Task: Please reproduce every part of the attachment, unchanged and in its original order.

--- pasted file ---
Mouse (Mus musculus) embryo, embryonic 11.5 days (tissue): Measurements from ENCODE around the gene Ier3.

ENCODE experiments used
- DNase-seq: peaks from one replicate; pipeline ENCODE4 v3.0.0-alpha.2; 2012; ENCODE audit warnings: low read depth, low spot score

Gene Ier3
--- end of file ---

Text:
Mouse (Mus musculus) embryo, embryonic 11.5 days (tissue): Measurements from ENCODE around the gene Ier3.

ENCODE experiments used
- DNase-seq: peaks from one replicate; pipeline ENCODE4 v3.0.0-alpha.2; 2012; ENCODE audit warnings: low read depth, low spot score

Gene Ier3